Photo Essay

Brighton Block

Block10

I suffer from creative block from time to time and it can be very frustrating, sometimes it feels like it will never end, but it can also lead me on paths I would not normally take.

There is an exercise that I do that might help those of you who are inflicted from the same periodic problem. This photo-story is part of an on going project I do in and around my hometown of Brighton in the UK to try and tackle the problem head on, I treat it like a brainstorming exercise. It's a simple idea, I go out and photograph whatever I see fit to shoot with no constraints, no boundaries, no waiting for the right light, no hesitation and most importantly no fear.

I'm not after 'the perfect image' but instead I try to free my mind from doubt and uncertainty by working instinctively. I like to compare it to free jazz, (think Charles Mingus or Ornette Coleman in the bebop era) by that I mean the premium is on expressing my voice and not to be restricted by conventions or rules. Of course the purpose is to get my creative juices flowing again and sometimes after I have been shooting a while, I start to see a new rhythm or style developing and I get into a flowing state of mind, that's fine I just go with it, but I don't avoid taking the next shot if it doesn't fit what is developing, there is no 'fit' it is free form.

Sometimes I'll leave the house with a lens I haven't used much and just shoot with that on the camera body and nothing else, less is sometimes more in a scenario like this. Alternatively I'll set a rule by which I have to follow, this could be anything from only taking photographs at 1600 ISO (I wouldn't normally do this and that's the point) or with the aperture locked at f 22 or only shoot up towards the sky. If I start to dry up I might head to the library and look at work by a photographer or an artist I haven't studied before. I recently opened an old photo book by the photographer Lee Friedlander, he knew how to break the rules. This can really help to see things in a different way.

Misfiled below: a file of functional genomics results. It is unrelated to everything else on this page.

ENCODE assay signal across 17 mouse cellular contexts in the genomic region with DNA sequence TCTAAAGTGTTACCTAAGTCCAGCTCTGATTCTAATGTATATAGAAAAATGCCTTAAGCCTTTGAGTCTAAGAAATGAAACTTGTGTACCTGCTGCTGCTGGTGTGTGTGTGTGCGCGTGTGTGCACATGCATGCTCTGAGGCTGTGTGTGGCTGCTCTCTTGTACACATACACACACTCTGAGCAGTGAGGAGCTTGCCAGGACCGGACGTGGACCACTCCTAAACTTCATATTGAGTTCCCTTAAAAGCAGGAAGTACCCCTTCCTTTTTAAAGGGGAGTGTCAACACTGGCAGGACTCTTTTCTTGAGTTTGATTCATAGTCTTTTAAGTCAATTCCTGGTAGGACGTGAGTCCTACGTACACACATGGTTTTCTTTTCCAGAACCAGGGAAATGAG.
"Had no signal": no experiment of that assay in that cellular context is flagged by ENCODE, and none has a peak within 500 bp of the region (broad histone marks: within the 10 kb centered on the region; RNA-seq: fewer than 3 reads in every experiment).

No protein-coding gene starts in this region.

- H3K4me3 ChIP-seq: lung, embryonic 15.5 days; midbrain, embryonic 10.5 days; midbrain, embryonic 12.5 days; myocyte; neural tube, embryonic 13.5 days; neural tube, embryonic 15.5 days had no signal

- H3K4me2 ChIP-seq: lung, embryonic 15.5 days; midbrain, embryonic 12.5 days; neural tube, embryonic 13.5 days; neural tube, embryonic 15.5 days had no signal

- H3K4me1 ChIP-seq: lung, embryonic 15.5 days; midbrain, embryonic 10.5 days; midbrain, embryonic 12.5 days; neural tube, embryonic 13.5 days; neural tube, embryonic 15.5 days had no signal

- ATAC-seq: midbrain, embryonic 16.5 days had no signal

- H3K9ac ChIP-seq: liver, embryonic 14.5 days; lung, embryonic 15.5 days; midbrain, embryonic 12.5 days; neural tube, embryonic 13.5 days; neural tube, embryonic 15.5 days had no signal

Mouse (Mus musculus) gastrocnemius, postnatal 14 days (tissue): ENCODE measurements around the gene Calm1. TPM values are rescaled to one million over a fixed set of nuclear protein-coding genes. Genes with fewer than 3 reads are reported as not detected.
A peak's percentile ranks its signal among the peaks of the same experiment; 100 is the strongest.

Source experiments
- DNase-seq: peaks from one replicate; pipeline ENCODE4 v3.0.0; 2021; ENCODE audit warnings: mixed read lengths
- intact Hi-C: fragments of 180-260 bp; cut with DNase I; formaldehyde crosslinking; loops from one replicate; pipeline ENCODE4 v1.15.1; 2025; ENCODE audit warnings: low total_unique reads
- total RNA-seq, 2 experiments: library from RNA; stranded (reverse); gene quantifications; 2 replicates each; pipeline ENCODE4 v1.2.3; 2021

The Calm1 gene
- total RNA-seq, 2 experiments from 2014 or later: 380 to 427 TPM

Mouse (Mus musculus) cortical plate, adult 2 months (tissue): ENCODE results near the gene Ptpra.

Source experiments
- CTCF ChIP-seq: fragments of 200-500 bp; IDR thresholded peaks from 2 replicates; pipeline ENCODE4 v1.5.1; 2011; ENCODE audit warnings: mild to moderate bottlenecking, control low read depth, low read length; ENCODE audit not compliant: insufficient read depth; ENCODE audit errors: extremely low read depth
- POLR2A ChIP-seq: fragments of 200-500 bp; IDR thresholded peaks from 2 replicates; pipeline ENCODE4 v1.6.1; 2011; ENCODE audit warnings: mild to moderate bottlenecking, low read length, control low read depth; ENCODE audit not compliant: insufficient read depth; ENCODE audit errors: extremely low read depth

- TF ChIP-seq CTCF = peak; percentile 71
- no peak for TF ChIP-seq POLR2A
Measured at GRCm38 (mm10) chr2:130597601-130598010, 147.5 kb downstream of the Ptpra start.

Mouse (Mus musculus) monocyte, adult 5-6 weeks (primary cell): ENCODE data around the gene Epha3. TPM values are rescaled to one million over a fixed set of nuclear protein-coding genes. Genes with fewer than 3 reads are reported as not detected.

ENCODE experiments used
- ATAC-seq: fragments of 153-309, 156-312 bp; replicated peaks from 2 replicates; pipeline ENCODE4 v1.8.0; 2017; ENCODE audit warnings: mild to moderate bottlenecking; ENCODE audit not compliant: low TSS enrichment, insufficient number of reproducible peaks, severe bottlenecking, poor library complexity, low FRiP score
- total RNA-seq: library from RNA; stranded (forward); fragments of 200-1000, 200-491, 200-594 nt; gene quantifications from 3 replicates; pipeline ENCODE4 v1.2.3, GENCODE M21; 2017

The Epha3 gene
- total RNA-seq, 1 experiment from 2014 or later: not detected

I think the secret is to try and keep an open mind, whether you shoot professionally or as an amateur, we all build up our own constraints and get stuck in a system of working, we need to break free from these to move forward, push the limits even further by stepping sideways and opening up the lateral part of our brains.

One of the great things about digital photography is that it is instantaneous, we can review, modify and alter numerous parts of the equation by simply looking at the display on the back of the camera if it doesn't look right or strike a chord, shoot again or delete, it hasn't cost a penny. Or course this could also be the cause of the problem in the first place and if it is dig out that old 35mm camera and slow the whole process down, find what works for you to get the ball rolling again.

What I present here is not a portfolio of tightly edited work or a concept I've been working on religiously, but a loose collection of images taken around my hometown and compiled as a photo-story to show you a process I use to fight the demons of the freeze and banality.

If I can't get around it, I try and go through it. I hope it inspires you to do the same.

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Hi there!

thought you might like this story!

http://jpgmag.com/stories/17374

Thanks,
—The JPG team

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